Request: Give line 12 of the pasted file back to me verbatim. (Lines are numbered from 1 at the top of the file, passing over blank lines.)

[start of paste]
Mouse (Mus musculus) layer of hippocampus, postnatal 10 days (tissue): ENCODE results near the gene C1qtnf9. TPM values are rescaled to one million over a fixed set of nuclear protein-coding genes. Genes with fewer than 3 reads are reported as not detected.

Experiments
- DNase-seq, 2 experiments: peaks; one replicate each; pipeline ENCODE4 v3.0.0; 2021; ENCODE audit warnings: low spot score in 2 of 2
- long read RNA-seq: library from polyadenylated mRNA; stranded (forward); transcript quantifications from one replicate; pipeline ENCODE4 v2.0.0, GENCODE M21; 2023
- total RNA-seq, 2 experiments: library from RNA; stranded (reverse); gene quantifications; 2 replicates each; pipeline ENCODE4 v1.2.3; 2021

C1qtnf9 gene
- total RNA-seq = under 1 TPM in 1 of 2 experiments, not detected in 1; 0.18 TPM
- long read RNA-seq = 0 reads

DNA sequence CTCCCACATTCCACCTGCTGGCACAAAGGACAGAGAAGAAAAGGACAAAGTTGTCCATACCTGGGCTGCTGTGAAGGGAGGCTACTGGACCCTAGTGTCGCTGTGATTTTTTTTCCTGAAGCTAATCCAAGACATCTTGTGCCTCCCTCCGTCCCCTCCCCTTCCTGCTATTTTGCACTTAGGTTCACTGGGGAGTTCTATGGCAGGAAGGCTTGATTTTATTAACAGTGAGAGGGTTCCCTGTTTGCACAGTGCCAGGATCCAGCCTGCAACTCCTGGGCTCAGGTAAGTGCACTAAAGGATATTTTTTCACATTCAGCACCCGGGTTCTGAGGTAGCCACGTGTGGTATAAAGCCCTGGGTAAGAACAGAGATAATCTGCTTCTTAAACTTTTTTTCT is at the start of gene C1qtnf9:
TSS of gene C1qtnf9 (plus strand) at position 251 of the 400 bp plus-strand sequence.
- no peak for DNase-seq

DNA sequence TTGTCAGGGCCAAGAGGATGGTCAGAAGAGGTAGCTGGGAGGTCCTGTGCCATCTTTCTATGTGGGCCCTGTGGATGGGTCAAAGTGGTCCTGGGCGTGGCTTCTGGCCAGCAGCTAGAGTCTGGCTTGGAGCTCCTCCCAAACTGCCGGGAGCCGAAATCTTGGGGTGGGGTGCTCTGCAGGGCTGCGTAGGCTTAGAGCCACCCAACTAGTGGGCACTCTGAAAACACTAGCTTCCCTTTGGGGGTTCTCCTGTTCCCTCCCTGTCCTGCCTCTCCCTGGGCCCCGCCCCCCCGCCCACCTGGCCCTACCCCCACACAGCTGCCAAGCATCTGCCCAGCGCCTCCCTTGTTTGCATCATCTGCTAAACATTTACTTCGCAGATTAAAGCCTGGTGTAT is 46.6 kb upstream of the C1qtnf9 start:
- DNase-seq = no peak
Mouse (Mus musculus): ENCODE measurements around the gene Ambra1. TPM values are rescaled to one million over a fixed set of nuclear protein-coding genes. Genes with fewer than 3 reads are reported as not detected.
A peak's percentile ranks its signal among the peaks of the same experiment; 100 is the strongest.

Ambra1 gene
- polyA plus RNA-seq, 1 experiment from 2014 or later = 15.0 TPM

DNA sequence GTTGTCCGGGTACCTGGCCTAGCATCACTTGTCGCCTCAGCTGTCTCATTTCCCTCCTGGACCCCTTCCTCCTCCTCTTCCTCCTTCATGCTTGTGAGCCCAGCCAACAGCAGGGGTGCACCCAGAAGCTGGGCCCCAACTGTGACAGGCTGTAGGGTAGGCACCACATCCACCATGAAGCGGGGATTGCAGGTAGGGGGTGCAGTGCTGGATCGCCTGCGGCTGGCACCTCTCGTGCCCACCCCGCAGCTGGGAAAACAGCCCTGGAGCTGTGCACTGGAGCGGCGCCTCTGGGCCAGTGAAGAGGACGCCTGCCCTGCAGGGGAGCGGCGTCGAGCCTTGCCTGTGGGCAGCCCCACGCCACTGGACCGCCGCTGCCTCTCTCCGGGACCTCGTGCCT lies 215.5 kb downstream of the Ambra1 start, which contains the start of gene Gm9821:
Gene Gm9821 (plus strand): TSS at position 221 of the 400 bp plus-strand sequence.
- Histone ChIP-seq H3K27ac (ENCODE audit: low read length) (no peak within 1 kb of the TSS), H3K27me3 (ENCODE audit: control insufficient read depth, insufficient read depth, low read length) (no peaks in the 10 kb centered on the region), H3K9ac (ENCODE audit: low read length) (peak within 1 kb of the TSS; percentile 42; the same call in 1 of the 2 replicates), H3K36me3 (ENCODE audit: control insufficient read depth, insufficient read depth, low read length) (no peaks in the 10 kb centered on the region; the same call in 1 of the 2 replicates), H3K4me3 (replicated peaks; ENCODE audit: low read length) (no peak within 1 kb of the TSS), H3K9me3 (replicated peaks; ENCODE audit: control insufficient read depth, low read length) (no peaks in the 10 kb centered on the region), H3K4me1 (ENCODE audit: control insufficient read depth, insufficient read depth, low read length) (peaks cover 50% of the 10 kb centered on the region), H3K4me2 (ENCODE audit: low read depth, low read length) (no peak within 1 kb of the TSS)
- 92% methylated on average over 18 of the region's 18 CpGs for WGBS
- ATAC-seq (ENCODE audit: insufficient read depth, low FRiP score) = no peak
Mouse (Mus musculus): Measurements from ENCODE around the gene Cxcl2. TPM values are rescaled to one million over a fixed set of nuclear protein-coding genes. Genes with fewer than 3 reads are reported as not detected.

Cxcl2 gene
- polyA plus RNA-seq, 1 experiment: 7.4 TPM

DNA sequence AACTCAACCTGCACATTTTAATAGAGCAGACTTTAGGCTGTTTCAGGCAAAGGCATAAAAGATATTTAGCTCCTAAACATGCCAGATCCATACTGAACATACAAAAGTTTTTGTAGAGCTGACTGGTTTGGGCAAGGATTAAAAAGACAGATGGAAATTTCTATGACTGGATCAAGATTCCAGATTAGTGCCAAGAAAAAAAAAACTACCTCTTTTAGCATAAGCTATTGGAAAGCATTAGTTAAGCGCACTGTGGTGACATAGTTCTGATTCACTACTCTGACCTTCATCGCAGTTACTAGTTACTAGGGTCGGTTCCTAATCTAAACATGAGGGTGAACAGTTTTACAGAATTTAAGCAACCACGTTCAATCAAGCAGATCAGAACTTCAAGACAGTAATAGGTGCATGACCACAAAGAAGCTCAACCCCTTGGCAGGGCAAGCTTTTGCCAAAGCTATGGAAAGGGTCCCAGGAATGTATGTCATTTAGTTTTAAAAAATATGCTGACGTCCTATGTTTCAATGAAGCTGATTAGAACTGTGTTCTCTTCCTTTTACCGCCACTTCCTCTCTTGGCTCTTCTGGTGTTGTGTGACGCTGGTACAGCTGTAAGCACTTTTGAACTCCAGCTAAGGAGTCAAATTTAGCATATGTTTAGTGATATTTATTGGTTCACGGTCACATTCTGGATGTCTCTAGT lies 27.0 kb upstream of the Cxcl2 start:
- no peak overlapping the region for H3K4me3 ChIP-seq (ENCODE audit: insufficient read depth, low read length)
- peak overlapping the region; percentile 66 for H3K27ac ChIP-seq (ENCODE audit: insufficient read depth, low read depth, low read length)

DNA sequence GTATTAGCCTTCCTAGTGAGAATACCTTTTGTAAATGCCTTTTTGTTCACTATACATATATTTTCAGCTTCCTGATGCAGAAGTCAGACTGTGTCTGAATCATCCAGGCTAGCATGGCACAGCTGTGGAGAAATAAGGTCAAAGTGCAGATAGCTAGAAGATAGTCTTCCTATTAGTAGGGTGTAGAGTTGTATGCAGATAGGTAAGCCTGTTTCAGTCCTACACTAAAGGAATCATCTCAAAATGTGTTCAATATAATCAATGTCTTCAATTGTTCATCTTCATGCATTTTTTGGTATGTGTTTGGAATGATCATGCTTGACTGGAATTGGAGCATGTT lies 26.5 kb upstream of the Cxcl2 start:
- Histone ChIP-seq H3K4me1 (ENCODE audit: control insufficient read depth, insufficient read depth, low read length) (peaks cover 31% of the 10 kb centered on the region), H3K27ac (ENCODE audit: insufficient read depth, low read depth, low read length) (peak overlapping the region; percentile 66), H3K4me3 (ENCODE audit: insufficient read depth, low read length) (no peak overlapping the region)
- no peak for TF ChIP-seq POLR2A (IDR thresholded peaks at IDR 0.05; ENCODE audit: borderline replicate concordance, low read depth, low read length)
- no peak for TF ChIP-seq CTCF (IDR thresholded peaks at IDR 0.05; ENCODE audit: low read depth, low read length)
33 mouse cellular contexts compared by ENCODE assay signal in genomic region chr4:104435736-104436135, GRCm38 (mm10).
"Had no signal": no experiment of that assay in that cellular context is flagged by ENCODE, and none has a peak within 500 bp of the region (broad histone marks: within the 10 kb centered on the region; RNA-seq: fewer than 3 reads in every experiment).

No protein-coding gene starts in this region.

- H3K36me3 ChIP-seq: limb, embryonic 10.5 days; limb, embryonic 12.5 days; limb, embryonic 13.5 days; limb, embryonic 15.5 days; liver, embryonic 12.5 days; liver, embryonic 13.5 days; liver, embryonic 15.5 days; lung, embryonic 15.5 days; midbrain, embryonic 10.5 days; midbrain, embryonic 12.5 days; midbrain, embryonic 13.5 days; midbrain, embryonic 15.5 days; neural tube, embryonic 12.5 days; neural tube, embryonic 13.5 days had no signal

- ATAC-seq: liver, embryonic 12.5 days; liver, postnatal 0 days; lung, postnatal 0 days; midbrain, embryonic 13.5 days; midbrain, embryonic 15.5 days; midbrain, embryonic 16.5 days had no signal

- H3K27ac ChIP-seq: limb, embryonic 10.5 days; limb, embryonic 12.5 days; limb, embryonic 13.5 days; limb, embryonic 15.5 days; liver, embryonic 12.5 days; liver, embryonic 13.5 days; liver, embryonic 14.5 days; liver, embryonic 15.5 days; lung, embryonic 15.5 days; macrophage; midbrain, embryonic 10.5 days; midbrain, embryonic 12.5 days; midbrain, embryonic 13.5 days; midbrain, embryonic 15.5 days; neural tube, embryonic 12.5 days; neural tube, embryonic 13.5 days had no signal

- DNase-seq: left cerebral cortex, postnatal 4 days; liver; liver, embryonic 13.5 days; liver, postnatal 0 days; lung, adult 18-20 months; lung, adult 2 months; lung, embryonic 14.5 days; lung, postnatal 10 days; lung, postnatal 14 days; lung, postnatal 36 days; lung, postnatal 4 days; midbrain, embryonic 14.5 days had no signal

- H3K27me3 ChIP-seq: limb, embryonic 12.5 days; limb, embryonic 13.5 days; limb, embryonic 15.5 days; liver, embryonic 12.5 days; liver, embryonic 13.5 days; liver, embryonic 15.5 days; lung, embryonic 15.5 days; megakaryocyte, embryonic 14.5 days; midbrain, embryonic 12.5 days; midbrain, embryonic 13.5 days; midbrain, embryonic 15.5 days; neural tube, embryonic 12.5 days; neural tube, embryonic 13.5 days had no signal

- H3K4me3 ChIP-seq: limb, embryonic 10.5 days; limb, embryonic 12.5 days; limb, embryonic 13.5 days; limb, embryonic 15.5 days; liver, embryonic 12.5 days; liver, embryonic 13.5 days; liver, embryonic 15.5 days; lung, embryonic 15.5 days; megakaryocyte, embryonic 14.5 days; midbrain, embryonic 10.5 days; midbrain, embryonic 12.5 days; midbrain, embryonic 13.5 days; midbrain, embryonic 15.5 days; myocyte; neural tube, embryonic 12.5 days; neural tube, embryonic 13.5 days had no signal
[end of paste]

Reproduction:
DNA sequence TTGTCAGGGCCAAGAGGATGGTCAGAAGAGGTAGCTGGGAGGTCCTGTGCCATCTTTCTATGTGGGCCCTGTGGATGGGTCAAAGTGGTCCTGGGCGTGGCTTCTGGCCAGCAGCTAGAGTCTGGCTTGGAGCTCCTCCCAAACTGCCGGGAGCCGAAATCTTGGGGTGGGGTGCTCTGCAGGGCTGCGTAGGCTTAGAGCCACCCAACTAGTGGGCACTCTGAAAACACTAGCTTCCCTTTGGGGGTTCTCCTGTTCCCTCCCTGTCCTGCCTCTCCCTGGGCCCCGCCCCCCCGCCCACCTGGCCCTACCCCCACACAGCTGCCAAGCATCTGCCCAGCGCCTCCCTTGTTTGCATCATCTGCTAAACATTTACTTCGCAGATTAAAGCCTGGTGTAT is 46.6 kb upstream of the C1qtnf9 start: